Despite an initial move to stop fluoridating city water, a proposed ordinance now includes the practice after a local groundswell in support for adding fluoride.
What a difference a month makes. In April, Ocala’s water managers were ready to present an ordinance to the Ocala City Council that would end 63 years of fluoridating city water.
But a groundswell of local medical and dental professionals against the idea, which they argued would lead to an increase in tooth decay, made city staff backpedal on the idea. On Tuesday, the City Council heard the first reading of the new ordinance that would keep fluoridation going. A second and final reading is set for June 4, at which time the council will vote on the measure.
Instead of ending fluoridation, the recently revised ordinance would tie the level of fluoridation to what the state requires and the Florida Department of Health recommends.
The current city ordinance, which dates to the 1950s, sets the level of fluoridation at 1 milligram per liter of water. The DOH recommends 0.7 milligrams per liter. While the city was following the DOH recommendations all along, they were technically breaking their own law.
Despite the restoration of fluoridation language to the ordinance, Dr. Johnny Johnson, president of the American Fluoridation Society, was on hand to lend support to the measure.
While the council did not discuss the ordinance on Tuesday, Council Chairwoman Mary Sue Rich wanted to allay Johnson’s worries that the council would vote against the ordinance.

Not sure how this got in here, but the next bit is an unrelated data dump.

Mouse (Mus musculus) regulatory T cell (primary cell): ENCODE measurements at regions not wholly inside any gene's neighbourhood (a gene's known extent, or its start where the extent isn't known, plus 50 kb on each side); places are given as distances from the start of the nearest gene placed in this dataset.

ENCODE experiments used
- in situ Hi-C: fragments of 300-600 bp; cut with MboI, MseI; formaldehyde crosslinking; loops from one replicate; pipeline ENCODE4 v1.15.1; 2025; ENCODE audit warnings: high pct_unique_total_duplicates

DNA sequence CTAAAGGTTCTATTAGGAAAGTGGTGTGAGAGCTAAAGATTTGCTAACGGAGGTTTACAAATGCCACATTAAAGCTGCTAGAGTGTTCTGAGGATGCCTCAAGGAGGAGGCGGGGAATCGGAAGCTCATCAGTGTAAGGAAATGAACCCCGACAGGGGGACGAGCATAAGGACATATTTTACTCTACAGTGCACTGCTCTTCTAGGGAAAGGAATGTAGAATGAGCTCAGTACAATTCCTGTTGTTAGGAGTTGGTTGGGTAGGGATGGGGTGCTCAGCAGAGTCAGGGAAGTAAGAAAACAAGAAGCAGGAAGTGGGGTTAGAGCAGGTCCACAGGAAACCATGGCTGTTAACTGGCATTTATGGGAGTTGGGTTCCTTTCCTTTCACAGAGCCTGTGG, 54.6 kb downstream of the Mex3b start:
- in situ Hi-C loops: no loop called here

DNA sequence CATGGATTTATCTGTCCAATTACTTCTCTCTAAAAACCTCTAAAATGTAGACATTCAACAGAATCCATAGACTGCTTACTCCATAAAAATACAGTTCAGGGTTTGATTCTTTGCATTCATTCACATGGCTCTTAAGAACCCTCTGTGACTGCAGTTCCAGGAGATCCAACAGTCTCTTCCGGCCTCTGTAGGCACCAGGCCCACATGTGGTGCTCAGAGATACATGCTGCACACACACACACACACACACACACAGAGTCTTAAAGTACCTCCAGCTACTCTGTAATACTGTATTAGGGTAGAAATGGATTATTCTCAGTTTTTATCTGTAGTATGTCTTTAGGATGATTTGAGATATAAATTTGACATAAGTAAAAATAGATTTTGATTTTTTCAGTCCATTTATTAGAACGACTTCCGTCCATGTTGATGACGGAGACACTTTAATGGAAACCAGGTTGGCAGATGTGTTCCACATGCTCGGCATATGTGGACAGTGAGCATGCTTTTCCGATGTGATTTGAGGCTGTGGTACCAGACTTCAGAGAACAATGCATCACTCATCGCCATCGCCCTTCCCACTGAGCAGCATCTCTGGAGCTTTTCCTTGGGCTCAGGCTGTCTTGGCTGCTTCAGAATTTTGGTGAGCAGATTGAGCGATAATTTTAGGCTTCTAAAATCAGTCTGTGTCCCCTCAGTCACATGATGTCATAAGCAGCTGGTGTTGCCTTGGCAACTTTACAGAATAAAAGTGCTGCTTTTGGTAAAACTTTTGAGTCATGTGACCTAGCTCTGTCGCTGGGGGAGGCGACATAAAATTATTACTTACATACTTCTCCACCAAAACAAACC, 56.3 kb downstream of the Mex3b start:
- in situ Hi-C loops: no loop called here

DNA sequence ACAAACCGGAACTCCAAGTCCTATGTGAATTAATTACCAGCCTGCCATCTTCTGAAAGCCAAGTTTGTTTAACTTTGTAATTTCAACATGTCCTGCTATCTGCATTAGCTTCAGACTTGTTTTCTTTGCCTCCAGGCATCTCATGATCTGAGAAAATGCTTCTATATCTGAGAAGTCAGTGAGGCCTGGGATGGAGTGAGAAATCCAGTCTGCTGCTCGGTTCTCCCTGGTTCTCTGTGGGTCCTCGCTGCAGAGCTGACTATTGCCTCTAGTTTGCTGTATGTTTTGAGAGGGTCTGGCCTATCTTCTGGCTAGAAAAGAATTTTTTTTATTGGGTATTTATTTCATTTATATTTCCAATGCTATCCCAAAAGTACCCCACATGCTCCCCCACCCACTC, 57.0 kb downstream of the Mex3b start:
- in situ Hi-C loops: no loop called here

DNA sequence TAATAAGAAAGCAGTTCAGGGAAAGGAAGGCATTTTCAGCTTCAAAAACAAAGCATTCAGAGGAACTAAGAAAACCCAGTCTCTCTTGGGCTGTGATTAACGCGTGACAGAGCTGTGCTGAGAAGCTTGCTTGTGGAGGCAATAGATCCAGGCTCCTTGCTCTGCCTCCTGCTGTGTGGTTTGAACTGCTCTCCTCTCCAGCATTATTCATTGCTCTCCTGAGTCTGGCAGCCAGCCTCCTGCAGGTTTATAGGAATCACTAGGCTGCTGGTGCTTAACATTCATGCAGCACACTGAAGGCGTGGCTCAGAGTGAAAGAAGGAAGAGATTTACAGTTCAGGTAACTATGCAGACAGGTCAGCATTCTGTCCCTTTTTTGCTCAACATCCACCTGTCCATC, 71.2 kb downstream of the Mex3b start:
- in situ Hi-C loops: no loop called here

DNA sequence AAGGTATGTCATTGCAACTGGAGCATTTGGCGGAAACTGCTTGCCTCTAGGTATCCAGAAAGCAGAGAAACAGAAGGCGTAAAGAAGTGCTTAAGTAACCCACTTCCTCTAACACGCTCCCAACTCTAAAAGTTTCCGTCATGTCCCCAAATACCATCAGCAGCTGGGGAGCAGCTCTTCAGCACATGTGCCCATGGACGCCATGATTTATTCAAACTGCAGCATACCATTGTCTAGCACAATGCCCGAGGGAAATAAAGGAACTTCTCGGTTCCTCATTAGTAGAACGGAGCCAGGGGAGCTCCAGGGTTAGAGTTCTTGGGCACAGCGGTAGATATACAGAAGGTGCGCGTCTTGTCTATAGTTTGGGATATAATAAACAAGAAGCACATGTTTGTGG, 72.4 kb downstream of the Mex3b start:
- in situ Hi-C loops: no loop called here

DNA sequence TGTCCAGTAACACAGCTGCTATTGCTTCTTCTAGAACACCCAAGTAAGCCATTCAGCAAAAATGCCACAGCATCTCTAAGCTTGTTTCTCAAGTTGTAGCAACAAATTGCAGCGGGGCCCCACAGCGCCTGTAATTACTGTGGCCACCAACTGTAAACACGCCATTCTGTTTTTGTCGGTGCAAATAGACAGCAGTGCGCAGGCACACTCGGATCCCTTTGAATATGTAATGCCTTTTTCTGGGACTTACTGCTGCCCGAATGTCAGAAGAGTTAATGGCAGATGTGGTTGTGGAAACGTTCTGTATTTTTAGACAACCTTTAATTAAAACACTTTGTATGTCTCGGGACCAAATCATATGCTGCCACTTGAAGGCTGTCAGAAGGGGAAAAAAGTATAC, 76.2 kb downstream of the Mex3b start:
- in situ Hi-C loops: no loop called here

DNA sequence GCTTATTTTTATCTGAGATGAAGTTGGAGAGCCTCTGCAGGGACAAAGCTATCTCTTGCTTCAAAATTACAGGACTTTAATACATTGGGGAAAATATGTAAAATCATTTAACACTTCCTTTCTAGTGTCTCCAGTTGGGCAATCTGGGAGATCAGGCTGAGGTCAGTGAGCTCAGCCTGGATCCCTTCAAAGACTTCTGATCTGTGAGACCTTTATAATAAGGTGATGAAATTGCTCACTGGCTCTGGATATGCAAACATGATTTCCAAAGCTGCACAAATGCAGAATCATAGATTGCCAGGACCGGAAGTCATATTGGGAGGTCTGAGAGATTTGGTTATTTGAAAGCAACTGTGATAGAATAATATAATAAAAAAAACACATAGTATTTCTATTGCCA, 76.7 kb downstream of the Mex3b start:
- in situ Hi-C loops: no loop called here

“We have already decided we are not taking fluoridation out of the water,” Rich said, despite the lack of public discussion.
None of the council members voiced opposition to her statement.
Johnson, who noted he planned to address the council again on June 4, seemed pleased.
“God bless you. Your dentists are behind this. We want less business. This is a disease process and we want to get rid of it,” said Johnson who is a pediatric dentist.
Fluoridation of community drinking water in the United States began in the 1940s as a way to reduce tooth decay. Today, the majority of public water supplies get fluoridated to 0.7 milligrams per liter, the optimal amount considered effective for preventing tooth decay.
Public health experts consider community water fluoridation one of the greatest public health successes of the 20th century. Fluoride is naturally present in water, many foods and even in bottled drinks. The intake of fluoride has risen over the years, thanks to the use of fluoride-containing toothpaste and mouthwash in addition to fluoridated water.
*Original article online at https://www.ocala.com/news/20190521/city-council-chairwoman-indicates-fluoride-will-stay